January 27, 2010

It's not about me

Obama is a joke. I would say that, wouldn't I? I've always thought him ludicrous. But even the hyenas are getting the joke:

Stewart:



Dowd on The One:
Someone who’s always game for a game of pickup basketball, loves talking sports and even boasts beefcake photos. A pro-choice phenom propelled into higher office by conservatives, independents and Democrats, a surprise winner with a magical aura.

The New One is the shimmering vessel that we are pouring all our hopes and dreams into after the grave disappointment of the Last One, Barack Obama.

The only question left is: Why isn’t Scott Brown delivering the State of the Union? He’s the Epic One we want to hear from. All that inexperience can really be put to good use here.

Trouble is, truth trumps satire:

And now for something completely different

There are certain phrases that once heard compel one to commit them to memory. One such is "the transformation of 2 stellated rhombic dodecahedrons from a cube":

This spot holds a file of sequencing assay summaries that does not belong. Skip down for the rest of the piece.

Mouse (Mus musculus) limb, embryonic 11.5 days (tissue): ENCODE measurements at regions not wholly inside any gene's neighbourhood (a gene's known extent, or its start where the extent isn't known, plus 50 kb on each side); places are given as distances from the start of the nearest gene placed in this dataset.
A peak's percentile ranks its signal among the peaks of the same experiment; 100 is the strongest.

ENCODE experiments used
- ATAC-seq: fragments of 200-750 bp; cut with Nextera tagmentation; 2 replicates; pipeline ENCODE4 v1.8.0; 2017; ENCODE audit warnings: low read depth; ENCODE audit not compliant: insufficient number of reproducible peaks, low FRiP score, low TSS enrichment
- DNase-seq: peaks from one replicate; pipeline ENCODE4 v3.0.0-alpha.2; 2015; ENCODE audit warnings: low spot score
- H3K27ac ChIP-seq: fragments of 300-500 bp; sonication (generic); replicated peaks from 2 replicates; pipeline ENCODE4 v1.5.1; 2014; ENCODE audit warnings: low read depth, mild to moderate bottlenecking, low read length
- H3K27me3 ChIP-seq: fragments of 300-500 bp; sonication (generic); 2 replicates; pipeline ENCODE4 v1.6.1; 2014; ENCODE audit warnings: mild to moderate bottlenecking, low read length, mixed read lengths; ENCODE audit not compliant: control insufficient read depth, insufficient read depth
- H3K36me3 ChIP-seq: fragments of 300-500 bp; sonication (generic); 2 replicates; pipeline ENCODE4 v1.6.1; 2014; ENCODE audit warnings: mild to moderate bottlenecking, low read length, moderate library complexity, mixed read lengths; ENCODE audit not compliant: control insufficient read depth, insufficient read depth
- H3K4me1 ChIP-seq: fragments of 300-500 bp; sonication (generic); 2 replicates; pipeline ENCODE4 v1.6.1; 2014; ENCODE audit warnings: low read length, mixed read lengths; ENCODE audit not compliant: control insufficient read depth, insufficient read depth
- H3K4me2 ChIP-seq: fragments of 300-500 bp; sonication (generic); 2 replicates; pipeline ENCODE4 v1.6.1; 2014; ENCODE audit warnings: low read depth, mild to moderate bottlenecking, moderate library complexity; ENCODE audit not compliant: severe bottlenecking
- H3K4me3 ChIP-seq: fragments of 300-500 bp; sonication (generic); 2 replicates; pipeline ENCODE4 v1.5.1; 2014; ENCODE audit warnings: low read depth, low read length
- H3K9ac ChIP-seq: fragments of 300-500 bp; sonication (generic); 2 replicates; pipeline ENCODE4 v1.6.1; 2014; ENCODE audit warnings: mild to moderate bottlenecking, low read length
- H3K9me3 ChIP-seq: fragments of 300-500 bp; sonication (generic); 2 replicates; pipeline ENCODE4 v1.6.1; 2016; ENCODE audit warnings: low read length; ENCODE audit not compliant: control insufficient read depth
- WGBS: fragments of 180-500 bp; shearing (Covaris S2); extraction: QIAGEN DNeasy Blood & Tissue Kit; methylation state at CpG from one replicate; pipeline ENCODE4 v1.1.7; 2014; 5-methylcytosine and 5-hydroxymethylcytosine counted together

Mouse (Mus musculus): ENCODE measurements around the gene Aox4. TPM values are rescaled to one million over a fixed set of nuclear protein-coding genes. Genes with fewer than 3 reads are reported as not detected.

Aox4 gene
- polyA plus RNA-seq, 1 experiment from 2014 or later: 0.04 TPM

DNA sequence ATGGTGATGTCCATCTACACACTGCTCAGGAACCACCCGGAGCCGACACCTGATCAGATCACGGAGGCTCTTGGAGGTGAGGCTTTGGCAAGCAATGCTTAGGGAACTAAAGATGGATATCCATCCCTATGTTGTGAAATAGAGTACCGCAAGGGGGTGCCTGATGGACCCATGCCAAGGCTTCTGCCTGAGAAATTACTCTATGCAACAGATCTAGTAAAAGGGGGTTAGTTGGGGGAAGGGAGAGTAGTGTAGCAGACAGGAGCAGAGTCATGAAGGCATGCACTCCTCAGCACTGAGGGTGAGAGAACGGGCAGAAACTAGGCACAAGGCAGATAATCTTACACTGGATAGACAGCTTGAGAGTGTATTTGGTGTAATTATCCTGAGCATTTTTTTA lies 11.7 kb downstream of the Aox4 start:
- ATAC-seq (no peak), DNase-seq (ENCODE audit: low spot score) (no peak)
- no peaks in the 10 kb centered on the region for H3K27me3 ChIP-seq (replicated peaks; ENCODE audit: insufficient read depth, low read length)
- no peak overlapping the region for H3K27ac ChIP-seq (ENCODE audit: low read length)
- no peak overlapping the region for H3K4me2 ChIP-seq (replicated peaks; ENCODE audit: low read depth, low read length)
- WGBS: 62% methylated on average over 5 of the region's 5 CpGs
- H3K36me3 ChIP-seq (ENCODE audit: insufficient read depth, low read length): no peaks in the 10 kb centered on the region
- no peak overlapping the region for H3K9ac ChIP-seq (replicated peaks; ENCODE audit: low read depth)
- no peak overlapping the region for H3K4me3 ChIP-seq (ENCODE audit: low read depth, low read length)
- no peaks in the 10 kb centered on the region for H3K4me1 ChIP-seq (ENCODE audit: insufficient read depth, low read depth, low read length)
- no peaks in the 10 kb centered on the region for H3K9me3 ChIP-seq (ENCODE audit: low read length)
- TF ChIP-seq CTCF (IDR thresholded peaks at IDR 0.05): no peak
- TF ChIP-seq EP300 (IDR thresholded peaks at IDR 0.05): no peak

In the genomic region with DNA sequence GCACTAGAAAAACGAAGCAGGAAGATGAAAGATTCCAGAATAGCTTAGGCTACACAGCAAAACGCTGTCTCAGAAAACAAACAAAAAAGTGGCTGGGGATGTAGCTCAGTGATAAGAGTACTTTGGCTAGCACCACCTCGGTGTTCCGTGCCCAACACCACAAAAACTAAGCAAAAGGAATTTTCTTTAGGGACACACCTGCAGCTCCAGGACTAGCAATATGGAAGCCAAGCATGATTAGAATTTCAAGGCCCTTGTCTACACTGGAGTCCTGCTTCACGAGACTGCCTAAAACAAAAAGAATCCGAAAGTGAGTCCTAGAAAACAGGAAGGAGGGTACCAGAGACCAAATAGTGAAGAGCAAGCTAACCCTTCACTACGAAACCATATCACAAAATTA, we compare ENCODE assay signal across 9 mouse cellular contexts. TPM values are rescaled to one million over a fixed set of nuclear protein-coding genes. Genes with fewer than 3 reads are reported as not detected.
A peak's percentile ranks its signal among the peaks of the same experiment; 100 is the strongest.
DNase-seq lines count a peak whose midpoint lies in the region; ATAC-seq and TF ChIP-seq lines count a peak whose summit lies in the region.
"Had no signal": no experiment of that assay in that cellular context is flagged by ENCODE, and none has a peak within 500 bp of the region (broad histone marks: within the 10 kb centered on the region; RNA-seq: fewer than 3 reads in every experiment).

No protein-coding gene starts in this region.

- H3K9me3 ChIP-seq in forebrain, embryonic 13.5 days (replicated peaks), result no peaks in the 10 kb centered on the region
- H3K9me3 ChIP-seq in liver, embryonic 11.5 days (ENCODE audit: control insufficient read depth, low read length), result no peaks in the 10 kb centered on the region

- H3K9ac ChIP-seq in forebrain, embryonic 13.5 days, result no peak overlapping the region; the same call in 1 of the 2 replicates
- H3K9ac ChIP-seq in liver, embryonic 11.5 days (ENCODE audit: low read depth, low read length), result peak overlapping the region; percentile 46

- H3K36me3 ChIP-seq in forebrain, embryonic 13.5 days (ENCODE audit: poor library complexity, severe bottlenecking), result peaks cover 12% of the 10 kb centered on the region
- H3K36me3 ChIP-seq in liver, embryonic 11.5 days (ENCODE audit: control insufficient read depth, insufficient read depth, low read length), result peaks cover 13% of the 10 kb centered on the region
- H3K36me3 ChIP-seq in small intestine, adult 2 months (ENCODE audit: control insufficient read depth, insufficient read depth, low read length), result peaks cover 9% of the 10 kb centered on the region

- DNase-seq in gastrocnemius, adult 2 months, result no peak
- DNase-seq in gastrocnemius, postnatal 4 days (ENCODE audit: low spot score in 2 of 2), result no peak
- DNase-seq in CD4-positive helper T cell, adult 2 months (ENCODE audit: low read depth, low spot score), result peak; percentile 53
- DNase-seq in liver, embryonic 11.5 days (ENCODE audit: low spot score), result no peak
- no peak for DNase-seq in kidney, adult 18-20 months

The road to serfdom

The squillion dollar stimulus is Obama's sophomoric tribute to Keynes. The Obamans are so incompetent that much of it won't get spent, yet much will get squandered on Democrat-friendly bullshit. When you think that 40% of the Federal budget is borrowed money, it's like watching the biggest binge in history....big government, big wages, big pensions, big public employee voting bloc, big vampire squid on the face of America, big hangover; same in Britain. Keynes was a great thinker.....he was also wrong as this video proves:


Oh well, I may as well add a clip of one of Hayek's followers. This is from her last speech in the House of Commons. She'd been betrayed by her own party after leading it to 3 successive General Election victories and turning Britain from a dosshouse into a powerhouse. But in defeat she was clad in truth:

UPDATE:
Thatcher's biggest mark domestically came in economic policy, when she rejected the ideas of the Keynesian social democratic consensus which had informed policy since 1945 in favour of monetarism, inspired by Milton Friedman and FA Hayek. The papers reveal little about the opposition to these heterodox views from the Treasury and other civil servants. Just two weeks after the general election, she was writing to Hayek: "I am very proud to have learnt so much from you over the past few years. […] As one of your keenest supporters, I am determined that we should succeed. If we do so, your contribution to our ultimate victory will have been immense."

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